WW2 Aerial Reconnaissance Studies
The town of Weiden remained unscathed on 10 April except for evidence of a recent attack on a canal south of town. However, bomb shelters had been constructed near a church and inside a labor camp or Reichsarbeitsdienst (RAD) barracks supporting the railyards (Graphic 3). Personnel trenching could be seen at other areas of the town and in nearby STALAG XIII-B and an adjacent Wehrmacht barracks (not shown).
As Germany collapsed in early April 1945 elements of Wehrmacht hospital trains (Lazarettzüge) were concentrated in southeastern Germany at six locations. The trains, composed of E-30 hospital cars, were significantly smaller than the standard Wehrmacht complement of 37 cars (according to Lexikon der Wehrmacht). On 10 April, a hospital train at Weiden was composed of 19 cars plus six medical boxcars (employed later in the war) in a separate section (Graphics 1 & 2); 11 other probably out-of-service cars were in the Weiden rail maintenance area with a large number of rolling stock. To the south, an eight-car train was at the station at Schwandorf, a 13-car train was arriving Regensburg from the south and a 21-car train was at Ravensburg station. A day earlier, a 19-car train was in the Leipzig-Paunsdorf classification yard and two separate trains composed of 9 and 10 cars were at the station at Chemnitz-Limbach. Locomotives were affixed to trains at Weiden, Regensburg, Schwandorf, and Chemnitz-Limbach. The train at Ravensburg was likely Lazarettezug 662, which according to Lexikon der Wehrmacht, arrived from Tübingen on 7 April and received damage from an air attack on the 10th.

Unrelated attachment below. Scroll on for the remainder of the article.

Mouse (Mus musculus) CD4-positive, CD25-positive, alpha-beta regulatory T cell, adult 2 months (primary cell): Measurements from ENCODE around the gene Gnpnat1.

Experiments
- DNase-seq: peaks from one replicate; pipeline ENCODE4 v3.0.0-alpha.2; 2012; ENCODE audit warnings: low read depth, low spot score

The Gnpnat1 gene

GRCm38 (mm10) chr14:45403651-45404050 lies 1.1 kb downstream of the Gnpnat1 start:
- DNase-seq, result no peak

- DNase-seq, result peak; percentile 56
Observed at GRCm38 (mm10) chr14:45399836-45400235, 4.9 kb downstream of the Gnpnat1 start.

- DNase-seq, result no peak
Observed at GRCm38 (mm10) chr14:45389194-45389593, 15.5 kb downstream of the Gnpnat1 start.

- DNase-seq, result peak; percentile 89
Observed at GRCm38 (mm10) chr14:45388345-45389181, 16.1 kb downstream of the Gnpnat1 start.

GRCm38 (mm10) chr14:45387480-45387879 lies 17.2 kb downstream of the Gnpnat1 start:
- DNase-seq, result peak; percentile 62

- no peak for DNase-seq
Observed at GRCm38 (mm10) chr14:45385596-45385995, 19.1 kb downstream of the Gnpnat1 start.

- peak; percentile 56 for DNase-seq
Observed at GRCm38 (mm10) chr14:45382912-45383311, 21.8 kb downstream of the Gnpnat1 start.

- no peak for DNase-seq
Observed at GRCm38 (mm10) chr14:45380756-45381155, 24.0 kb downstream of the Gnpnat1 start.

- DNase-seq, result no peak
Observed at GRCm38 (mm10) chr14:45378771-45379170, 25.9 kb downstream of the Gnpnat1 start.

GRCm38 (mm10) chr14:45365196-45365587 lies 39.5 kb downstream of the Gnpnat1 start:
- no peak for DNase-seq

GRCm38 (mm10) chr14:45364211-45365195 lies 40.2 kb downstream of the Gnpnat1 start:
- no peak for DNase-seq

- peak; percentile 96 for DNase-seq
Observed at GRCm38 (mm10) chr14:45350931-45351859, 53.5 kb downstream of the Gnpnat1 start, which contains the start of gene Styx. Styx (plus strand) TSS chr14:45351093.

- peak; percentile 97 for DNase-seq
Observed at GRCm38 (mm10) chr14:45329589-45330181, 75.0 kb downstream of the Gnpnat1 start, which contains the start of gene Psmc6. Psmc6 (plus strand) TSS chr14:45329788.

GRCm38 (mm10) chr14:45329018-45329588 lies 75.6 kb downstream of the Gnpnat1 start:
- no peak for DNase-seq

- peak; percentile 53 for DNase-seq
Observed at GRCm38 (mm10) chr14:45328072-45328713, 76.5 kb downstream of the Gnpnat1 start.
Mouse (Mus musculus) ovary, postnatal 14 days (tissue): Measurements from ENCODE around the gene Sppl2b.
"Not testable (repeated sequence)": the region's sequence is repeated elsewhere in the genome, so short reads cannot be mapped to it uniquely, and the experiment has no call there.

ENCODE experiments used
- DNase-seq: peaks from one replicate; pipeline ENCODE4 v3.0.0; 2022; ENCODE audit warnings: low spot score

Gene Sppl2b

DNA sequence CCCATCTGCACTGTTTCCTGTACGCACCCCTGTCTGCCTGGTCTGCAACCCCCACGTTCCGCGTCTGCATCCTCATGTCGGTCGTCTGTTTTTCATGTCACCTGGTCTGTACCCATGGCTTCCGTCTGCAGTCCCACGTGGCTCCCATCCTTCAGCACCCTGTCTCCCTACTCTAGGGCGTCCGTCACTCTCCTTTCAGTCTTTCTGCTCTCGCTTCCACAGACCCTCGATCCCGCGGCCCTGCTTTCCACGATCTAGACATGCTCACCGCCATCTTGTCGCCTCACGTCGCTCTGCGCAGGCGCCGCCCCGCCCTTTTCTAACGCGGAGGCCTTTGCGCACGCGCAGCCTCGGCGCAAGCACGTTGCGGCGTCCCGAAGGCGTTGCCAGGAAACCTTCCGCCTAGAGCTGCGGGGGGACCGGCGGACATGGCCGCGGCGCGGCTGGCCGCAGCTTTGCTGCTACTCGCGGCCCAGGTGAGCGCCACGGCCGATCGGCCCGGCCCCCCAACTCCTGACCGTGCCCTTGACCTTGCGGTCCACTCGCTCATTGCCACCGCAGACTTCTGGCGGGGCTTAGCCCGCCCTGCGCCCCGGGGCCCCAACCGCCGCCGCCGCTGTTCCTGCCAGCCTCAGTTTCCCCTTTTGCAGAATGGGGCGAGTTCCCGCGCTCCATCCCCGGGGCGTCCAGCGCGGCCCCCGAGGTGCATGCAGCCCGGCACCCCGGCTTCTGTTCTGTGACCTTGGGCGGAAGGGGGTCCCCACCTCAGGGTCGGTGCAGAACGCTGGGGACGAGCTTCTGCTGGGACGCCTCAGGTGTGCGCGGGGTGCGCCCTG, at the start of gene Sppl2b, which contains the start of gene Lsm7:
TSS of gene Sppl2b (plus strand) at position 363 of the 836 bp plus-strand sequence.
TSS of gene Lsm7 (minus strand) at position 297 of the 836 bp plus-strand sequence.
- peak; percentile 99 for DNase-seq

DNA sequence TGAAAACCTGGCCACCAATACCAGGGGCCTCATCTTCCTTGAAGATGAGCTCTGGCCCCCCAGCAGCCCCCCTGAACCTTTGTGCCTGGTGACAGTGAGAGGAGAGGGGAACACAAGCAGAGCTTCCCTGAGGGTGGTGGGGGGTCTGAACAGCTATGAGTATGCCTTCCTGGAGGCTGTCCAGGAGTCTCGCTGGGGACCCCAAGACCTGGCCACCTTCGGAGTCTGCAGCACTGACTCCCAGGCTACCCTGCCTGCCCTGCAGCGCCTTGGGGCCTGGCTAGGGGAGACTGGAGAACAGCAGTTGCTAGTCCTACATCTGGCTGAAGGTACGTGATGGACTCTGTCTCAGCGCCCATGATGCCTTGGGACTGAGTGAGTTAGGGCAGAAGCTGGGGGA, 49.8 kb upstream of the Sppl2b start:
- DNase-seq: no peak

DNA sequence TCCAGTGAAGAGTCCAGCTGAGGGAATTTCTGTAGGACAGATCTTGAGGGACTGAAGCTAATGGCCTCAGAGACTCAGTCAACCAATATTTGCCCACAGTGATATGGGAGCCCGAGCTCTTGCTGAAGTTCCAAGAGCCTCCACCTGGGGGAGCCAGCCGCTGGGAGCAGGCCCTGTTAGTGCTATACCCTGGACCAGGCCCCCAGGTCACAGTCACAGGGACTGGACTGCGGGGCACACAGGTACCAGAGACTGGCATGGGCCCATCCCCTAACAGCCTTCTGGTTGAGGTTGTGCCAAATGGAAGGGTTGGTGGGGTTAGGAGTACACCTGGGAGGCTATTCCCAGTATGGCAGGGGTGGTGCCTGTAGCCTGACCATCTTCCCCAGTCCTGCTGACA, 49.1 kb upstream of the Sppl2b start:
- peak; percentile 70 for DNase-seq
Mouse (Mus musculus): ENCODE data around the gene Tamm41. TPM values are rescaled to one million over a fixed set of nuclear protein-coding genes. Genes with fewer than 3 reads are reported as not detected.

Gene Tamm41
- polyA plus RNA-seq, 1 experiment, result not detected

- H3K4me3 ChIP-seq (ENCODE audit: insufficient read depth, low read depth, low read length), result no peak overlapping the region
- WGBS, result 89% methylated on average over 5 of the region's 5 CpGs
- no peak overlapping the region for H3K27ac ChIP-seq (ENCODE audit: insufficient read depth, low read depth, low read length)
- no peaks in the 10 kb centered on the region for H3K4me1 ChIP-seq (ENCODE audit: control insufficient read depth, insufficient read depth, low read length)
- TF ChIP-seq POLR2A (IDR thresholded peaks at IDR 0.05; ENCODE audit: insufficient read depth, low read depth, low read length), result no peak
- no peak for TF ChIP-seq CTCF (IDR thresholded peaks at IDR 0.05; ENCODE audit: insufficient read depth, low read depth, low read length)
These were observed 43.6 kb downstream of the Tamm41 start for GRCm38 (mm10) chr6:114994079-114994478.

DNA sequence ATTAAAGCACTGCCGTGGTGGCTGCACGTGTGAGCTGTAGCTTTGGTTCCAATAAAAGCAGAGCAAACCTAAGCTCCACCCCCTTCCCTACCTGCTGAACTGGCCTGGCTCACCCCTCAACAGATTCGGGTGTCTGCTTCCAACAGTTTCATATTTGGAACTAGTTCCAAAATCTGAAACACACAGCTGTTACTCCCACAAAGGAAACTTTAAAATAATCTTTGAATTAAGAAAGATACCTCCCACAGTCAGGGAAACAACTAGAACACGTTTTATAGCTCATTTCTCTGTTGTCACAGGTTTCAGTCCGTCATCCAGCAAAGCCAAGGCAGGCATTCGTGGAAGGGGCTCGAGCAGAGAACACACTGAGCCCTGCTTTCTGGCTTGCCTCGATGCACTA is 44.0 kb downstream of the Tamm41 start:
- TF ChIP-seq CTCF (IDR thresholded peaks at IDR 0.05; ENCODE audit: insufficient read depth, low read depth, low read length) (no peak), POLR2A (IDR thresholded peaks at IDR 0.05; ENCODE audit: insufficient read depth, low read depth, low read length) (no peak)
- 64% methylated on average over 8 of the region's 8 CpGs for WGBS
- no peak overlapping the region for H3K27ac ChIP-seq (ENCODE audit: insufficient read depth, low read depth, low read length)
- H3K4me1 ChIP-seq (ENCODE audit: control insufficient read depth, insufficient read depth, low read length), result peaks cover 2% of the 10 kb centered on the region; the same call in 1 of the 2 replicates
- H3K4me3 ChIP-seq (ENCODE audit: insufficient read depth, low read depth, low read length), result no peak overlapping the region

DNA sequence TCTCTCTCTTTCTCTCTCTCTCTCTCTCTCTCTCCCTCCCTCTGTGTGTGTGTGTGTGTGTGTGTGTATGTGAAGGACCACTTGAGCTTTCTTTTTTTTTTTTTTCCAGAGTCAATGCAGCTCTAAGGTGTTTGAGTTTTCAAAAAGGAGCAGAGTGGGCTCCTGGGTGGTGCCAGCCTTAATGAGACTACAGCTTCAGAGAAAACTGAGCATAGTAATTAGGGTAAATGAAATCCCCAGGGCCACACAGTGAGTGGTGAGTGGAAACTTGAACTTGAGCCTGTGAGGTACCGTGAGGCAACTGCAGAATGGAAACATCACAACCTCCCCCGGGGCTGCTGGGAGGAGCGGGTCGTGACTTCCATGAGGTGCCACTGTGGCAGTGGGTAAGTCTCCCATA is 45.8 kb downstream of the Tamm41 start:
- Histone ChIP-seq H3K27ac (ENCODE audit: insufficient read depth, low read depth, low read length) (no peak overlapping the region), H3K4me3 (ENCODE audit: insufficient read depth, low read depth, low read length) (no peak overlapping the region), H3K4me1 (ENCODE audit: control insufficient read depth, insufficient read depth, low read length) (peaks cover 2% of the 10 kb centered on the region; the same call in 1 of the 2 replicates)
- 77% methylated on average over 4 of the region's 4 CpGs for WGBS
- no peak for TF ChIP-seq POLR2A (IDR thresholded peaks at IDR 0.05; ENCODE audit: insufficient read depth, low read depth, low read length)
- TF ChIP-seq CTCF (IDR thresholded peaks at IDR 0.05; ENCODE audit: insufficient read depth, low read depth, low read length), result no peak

Most of the towns were served by permanent hospitals and a number of temporary facilities --all identified by red crosses on roofs (Graphic 1). The temporary hospitals were often housed in schools. Of the six locations, Regensburg --with a large central hospital and six temporary facilities-- held the largest concentration of hospitals.